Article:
Professor & patients' paper on the solvable biological challenge of ME/CFS: reader-friendly version
Simon McGrath provides a patient-friendly version of a peer-reviewed paper which highlights some of the most promising biomedical research on ME/CFS ...
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Transforming growth factor beta (TGF-β) in adolescent chronic fatigue syndrome

Discussion in 'Latest ME/CFS Research' started by hixxy, Dec 6, 2017.

  1. hixxy

    hixxy Senior Member

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    Australia
    https://www.ncbi.nlm.nih.gov/pubmed/29202780
    https://translational-medicine.biomedcentral.com/articles/10.1186/s12967-017-1350-1
     
  2. Gijs

    Gijs Senior Member

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    So Montoya is wrong (?). TGF b must be replicated in adults too, but i think TGF B and cytokines are not usefull for markers in ME patiënts at all!
     
  3. Londinium

    Londinium Senior Member

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    Given the selection criteria, I'm not sure there's much we can conclude from this study at all.
     
  4. Murph

    Murph :)

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    I thought that when I started reading it, but they subgrouped for Canadian criteria and still came up empty.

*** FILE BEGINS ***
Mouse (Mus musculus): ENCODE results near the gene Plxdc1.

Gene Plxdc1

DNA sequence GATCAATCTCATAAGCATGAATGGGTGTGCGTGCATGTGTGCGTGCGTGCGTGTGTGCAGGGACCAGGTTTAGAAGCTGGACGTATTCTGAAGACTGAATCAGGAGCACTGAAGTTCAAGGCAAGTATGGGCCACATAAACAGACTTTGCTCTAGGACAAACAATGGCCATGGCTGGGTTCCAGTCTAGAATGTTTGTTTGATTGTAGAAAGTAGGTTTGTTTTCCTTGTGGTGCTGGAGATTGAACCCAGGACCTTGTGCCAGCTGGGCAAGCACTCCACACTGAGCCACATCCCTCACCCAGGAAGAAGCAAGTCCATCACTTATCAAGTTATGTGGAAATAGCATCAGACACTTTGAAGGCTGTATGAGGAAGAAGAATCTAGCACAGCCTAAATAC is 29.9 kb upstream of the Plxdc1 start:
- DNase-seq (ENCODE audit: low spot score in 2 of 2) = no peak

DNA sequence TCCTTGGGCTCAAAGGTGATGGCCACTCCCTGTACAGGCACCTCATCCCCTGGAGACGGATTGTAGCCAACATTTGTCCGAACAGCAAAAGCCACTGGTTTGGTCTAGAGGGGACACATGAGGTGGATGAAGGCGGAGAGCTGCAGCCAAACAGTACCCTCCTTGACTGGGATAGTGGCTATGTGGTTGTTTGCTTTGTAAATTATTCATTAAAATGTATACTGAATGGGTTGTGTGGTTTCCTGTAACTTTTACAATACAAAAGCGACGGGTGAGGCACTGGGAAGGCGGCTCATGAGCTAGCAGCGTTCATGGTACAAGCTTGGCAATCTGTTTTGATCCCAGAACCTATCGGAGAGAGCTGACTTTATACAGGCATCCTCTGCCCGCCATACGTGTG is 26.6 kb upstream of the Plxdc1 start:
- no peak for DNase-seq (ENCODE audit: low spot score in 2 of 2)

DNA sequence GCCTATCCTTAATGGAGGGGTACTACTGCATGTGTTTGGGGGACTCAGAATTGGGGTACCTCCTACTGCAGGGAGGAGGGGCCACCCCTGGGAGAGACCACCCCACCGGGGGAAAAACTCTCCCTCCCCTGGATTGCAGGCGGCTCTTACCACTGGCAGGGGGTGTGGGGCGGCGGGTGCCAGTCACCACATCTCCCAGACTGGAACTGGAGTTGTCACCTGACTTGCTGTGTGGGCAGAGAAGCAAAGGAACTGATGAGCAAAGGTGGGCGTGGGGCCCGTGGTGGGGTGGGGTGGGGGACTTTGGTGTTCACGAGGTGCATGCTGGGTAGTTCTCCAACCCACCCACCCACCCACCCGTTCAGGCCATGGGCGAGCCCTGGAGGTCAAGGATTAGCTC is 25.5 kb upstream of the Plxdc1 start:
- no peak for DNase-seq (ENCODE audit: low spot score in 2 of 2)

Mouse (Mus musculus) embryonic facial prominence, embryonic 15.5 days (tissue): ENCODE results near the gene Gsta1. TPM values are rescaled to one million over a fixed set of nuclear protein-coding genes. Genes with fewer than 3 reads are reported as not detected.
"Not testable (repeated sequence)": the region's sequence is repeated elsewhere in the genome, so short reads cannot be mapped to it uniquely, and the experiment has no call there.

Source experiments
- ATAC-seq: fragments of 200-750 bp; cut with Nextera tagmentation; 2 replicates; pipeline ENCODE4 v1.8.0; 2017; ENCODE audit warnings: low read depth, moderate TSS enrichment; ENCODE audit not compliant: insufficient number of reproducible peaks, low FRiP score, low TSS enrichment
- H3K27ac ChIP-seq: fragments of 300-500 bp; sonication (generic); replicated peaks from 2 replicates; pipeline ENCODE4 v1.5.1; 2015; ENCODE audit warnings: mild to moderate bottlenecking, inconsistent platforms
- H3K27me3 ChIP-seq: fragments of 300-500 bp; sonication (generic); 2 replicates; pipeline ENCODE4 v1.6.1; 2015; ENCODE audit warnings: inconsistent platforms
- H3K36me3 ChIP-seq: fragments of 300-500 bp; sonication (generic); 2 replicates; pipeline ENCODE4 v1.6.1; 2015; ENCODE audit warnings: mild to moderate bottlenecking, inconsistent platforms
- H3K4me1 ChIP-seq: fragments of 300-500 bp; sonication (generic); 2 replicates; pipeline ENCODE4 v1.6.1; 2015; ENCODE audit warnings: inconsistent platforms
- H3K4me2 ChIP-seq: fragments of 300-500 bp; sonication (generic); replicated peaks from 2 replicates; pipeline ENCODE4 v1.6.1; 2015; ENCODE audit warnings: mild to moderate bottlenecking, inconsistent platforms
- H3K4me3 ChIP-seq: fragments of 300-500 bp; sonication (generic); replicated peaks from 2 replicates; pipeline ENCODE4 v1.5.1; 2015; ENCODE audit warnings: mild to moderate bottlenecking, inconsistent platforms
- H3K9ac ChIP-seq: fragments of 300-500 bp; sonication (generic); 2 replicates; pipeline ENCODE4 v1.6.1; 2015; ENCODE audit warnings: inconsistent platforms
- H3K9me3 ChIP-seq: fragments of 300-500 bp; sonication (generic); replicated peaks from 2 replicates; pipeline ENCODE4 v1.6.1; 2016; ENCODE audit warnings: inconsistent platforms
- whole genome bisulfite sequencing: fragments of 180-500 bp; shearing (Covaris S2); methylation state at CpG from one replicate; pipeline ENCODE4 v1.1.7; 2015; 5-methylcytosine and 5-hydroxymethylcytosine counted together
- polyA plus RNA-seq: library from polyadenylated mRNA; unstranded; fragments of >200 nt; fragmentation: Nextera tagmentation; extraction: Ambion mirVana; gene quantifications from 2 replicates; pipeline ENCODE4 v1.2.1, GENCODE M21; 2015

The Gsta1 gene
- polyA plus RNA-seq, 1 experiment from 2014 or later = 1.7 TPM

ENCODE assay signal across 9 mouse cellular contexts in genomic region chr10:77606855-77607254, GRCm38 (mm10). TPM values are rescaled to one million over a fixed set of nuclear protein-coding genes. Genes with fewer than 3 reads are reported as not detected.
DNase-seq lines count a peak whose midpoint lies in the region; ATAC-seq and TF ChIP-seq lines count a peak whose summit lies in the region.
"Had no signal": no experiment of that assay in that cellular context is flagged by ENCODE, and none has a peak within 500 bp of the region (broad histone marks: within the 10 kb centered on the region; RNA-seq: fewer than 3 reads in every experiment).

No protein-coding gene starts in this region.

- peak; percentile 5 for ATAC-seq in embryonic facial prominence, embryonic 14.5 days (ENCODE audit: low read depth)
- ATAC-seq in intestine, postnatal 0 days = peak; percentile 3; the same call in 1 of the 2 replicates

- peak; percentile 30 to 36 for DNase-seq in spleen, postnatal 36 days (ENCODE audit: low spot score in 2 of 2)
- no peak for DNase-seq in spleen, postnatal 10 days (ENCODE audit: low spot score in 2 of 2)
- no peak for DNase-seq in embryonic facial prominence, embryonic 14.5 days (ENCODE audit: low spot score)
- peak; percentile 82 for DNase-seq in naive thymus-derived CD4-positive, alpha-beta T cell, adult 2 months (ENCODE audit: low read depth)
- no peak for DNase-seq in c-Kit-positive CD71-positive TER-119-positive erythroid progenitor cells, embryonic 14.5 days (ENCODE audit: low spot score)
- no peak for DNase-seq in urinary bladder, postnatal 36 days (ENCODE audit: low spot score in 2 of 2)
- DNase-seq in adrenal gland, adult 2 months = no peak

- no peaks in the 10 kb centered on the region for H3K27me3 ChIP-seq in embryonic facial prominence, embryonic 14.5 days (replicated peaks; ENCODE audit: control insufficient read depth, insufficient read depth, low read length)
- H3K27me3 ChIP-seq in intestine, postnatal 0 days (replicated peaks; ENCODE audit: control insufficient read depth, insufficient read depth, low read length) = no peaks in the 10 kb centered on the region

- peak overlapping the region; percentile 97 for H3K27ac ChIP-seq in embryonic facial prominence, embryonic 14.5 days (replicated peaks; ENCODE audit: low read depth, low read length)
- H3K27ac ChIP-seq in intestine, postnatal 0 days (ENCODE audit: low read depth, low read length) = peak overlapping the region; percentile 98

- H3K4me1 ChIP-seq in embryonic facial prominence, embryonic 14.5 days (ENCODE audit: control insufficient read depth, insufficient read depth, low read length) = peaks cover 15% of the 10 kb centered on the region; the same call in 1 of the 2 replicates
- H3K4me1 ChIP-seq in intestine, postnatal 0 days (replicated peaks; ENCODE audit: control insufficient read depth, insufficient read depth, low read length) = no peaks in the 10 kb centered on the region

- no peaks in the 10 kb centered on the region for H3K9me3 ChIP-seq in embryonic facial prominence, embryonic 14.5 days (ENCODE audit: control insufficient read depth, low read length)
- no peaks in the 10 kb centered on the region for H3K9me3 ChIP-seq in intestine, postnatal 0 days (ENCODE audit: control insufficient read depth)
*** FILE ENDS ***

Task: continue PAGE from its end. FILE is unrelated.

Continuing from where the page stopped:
>Subgrouping according to the Fukuda and Canada 2003 criteria of CFS did not reveal differential results.
     
  5. Philipp

    Philipp

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    Are plasma levels the most relevant thing to look at here? I vaguely remember Prof Edwards commenting that tgf-b is used to somehow mark cells for a longer period of time (if I understood correctly), so depending on how this stuff works (I have no clue obviously), maybe there are bouts of transiently high levels followed by a regression to the mean which would be difficult to capture unless it is known when to look as well as where? Or the plasma tgf-b is used up at roughly the same speed as it is produced so levels stay constant, but turnover may be higher if more cells are 'painted' with it?

    It is interesting anyway that cortisol & (nor-)epinephrine are mentioned in this context since those do come up time and again.
     

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